Reker cited a lack of transparency as the reason for all the complaints. The theme of the exhibition was only explained in a gallery guestbook. He said, “When the objections began to flood into our diversity coordinator, over this past weekend, I printed the same statements (that artists had submitted in the guestbook) and attached them next to the works on the walls.”

More than fifty people attended an open forum on November 21 to talk about the exhibition, which concluded with the organizers’ decision to shut down the show temporarily to “let things cool down a bit.” An on-campus meeting with faculty and students, which will determine whether the exhibition will be reopened, is scheduled for Monday, November 28.

November 25, 2016

Joseph Shatoff Named Deputy Director and COO of the Frick Collection

Joseph Shatoff

The Frick Collection has announced that Joseph Shatoff, currently the senior manager for strategy and capital projects at the Metropolitan Museum of Art, will lead the institution as its new deputy director and chief operating officer. He will take up the post on December 6.

Shatoff said, “From the intimate character of its galleries, to the great masterpieces it preserves and shares with the public, the Frick is a one-of-a-kind destination that contributes greatly to the cultural fabric of our city. I’m pleased to be joining the Frick’s leadership team at this exciting and pivotal moment in the institution’s history as it seeks to further build upon its legacy.”

During his tenure at the Met, Shatoff managed the launch of Met Breuer by overseeing the renovation of the Madison Avenue building, developing the museum’s master planning, and coordinating its twenty-year infrastructure plan. Previously, Shatoff was associate director for administrative services at Yeshiva University. He earned his bachelor’s degree from Brandeis University and his MBA from Fordham University.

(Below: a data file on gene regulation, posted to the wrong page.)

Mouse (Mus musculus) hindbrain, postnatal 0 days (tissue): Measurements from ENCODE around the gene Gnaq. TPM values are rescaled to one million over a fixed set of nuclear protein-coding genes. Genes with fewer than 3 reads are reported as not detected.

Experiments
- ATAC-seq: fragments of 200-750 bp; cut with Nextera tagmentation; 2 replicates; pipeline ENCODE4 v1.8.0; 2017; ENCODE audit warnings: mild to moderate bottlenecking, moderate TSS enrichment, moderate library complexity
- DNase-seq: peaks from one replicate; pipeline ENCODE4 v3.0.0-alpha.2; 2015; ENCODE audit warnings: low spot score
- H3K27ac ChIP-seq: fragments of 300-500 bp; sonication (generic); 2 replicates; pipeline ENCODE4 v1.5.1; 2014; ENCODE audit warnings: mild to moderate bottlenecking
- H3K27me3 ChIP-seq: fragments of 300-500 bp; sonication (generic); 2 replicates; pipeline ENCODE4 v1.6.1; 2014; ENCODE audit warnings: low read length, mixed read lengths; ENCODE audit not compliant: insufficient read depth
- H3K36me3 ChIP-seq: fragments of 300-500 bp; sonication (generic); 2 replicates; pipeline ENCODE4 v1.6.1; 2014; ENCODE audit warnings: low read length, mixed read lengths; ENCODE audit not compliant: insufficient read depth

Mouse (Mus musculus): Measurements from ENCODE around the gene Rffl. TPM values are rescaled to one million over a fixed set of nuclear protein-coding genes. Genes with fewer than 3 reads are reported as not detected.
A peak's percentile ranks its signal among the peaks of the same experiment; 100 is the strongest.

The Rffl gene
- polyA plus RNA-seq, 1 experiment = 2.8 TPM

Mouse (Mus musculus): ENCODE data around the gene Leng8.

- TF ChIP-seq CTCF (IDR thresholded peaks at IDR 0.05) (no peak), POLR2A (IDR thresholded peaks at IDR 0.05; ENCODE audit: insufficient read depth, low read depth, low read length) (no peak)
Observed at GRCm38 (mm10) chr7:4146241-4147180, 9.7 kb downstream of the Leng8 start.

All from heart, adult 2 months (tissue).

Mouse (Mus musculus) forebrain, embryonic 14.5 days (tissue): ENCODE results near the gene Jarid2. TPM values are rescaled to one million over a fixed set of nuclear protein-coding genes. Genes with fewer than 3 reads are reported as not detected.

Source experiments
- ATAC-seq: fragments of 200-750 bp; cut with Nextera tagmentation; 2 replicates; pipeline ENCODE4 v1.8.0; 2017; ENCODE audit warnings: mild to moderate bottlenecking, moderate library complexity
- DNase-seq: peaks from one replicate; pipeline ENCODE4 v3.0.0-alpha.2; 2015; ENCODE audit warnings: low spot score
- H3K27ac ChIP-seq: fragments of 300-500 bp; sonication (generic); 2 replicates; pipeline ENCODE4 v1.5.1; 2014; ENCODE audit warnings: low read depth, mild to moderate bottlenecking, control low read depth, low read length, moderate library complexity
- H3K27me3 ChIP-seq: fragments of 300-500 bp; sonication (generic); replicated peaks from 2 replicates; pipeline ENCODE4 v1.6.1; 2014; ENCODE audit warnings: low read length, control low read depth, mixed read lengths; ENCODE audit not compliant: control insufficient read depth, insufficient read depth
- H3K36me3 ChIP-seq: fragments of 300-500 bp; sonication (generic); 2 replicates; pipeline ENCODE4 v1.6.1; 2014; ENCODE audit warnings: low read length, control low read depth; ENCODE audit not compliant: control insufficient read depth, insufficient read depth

November 25, 2016

Norman Foster Selected for Prado Museum Expansion

View of the new South entrance.

British architect Norman Foster will work with Spain’s Carlos Rubio to renovate a seventeenth-century house that will serve as an extension of the Prado Museum, AFP reports.

Estimated to cost roughly $32 million, the refurbishment of the Hall of Realms will increase the institution’s exhibition space. Located a short distance from the main museum in Madrid, the building will feature an atrium as its new south entrance.

In a statement, the museum said Foster and Rubio’s proposal “respects and values what is already there, adjusting it to the necessities of our times.” Its new roof will consist of solar cells that will provide natural light to the galleries bellow.

The Hall of Realms is one of the last buildings of the Buen Retiro palace––which was commissioned by Spain’s King Felipe IV––that still stands.

November 25, 2016

Gabi Ngcobo Appointed Curator of the 10th Berlin Biennale

Gabi Ngcobo

The Berlin Biennale has announced that Gabi Ngcobo has been named curator of its 2018 exhibition.

The South African curator recently helped organize the Thirty-Second São Paulo Bienal in Brazil and “A Labour of Love” (2015) at the Weltkulturen Museum in Frankfurt. She has worked at the Iziko South African National Gallery in Cape Town and the Cape Africa Platform, where she cocurated the Cape07 Biennale in 2007. Ngcobo is also a founding member of the Johannesburg-based collaborative platforms NGO (Nothing Gets Organized) and the Center for Historical Reenactments. In addition, she has taught at the University of Witswatersrand’s Wits School of the Arts in South Africa since 2011 and currently lives and works in Johannesburg and São Paulo.